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  4. Calculating your business rates

Calculating your business rates

Your rates bill is calculated by applying a multiplier to the rateable value of the premises.

Rateable value

The rateable value is set by the Valuation Office Agency (VOA) and it is shown on your bill. The VOA draw up and maintain a full list of all rateable values, visit the:

The rateable value of your property broadly represents the yearly rent the property could have been let for on the open market on a particular date. The current revaluation that comes into effect on 1st April 2017 uses information taken on 1st April 2015. 

The valuation office may alter the value if circumstances change. The ratepayer (and certain others who have an interest in the property) can appeal against the value shown in the list if they believe it is wrong.

Business rates revaluation

On 1 April 2017, the Valuation Office Agency (VOA) updated the rateable value of all business properties. This is known as revaluation and it is usually done every 5 years in England and Wales, to maintain fairness in the system by redistributing the total amount payable in business rates, reflecting changes in the property market. Revaluation does not raise extra revenue overall. GOV UK has more information on business rates revaluation.

Appealing your 2017 rateable value 

From April 2017 the Valuation Office Agency introduced a new process for business rates appeals called Check, Challenge, Appeal.

  • Stage 1: the ratepayer must check and agree their property details against the information on the VOA website and raise any discrepancies with the VOA. Your case will remain at this stage until you have reached agreement which can take up to 12 months to complete
  • Stage 2: you will have 4 months to register your challenge to the rateable value of your property and provide the VOA with your grounds for the challenge. It could take up to 18 months to work through this stage and the VOA will write to you with their decision
  • Appeal decision: if you want to appeal the decision you will have four months to appeal and there will be a fee, which will be refunded if your appeal is successful

For more information please visit how to check and challenge your rateable value on website

You do not have to be represented to make an appeal. If you wish to be represented, take great care when appointing a rating advisor. Check that they are knowledgeable and experienced and have appropriate indemnity insurance. Members of the following institutes are qualified and regulated by rules of professional conduct:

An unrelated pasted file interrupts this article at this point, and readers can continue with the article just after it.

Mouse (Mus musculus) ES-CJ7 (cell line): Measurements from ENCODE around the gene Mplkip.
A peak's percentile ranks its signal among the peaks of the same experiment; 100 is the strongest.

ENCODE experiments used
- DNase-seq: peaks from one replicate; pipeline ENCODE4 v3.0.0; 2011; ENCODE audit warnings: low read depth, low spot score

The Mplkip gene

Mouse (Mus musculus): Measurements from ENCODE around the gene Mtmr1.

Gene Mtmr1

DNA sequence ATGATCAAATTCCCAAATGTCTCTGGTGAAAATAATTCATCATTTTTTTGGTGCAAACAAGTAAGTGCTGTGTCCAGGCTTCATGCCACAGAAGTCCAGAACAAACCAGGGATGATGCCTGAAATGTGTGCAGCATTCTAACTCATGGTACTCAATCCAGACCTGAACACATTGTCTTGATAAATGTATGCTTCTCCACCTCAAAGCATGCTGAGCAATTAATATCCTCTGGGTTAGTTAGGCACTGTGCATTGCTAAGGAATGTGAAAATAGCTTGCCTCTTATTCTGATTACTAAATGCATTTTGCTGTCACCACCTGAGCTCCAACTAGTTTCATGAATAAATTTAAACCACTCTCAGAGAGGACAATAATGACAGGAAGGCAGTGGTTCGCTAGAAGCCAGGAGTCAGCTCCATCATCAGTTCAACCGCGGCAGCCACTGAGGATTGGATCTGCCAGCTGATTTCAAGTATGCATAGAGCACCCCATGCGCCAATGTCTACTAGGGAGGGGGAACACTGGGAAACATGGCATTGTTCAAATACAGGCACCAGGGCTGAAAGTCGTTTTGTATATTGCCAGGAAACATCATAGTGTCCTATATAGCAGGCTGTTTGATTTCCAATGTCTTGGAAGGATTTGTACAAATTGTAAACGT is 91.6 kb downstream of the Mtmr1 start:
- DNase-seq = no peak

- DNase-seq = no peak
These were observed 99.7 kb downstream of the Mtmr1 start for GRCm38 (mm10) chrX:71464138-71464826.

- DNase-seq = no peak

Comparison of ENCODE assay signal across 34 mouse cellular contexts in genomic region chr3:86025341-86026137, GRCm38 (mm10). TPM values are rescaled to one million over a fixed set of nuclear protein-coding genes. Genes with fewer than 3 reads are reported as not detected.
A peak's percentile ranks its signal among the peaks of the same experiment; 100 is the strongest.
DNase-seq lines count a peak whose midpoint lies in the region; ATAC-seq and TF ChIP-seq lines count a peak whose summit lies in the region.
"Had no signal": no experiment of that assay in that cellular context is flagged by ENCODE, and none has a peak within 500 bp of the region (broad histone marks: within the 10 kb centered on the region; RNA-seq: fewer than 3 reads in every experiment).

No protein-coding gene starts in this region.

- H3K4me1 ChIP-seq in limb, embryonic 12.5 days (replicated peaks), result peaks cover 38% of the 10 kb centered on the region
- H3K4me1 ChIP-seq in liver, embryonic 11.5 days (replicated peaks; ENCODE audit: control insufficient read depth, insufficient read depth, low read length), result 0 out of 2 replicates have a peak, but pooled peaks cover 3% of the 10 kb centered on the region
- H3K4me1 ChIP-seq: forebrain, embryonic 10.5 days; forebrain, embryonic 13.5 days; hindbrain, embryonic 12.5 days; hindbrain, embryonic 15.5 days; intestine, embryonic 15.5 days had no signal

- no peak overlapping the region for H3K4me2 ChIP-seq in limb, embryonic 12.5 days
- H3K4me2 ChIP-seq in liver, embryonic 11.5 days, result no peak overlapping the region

Multipliers for the rateable value 

There are two multipliers which are set by the Government from 1 April each year. Your business rates bill is calculated by applying the appropriate multiplier to the rateable value.

For the year starting 1 April 2020 the multipliers are:

  • 0.512 is the standard multiplier used for rateable values of £51,000 and above
  • 0.499 is the small business multiplier used for most rateable values of £50,999 or less

The Government normally changes the multiplier every year to move in line with inflation. By law, the multiplier cannot go up by more than the rate of inflation, except in the year of a revaluation when it is set at a level which will keep the total amount raised in rates after the revaluation the same as before, plus inflation for that year.

Transition scheme 2017

For those ratepayers who would otherwise have seen significant increases in their rates liability, the Government put in place a £3.6 billion scheme to limit and phase in changes in rate bills as a result of the 2017 revaluation. To help pay for the limits on increases in bills, there were also limits on reductions in bills.

Under the transition scheme, limits continue to apply to yearly increases and decreases until the full amount is due.

The scheme applies only to the bill based on a property at the time of the revaluation. If there are any changes to the property after 1 April 2017, transitional arrangements will not normally apply.

The transitional arrangements are applied automatically and are shown on your bill. For more information on transitional relief please:

Small business rate relief from 2017

A new small business rate relief scheme came into effect on 1 April 2017. Many businesses with rateable values below £12,000 will pay nothing. Those with rateable values between £12,001 and £14,999 will receive relief on a sliding scale and most of those with RV’s below £51,000 will benefit from having their charge calculated using the small business rate multiplier.

Examples of calculations

Basic calculation:

  • RV x small business multiplier  £19,000 x 0.499 = £9,481.00 rates payable
  • RV x standard multiplier £55,000 x 0.512 = £28,160.00 rates payable

Small business rate relief:

  • RV x small business multiplier  £14,000 x 0.499 = £6,986.00 payable before relief
  • Small business rate relief on a sliding scale £4,658.00 rates payable and £2,328.00 relief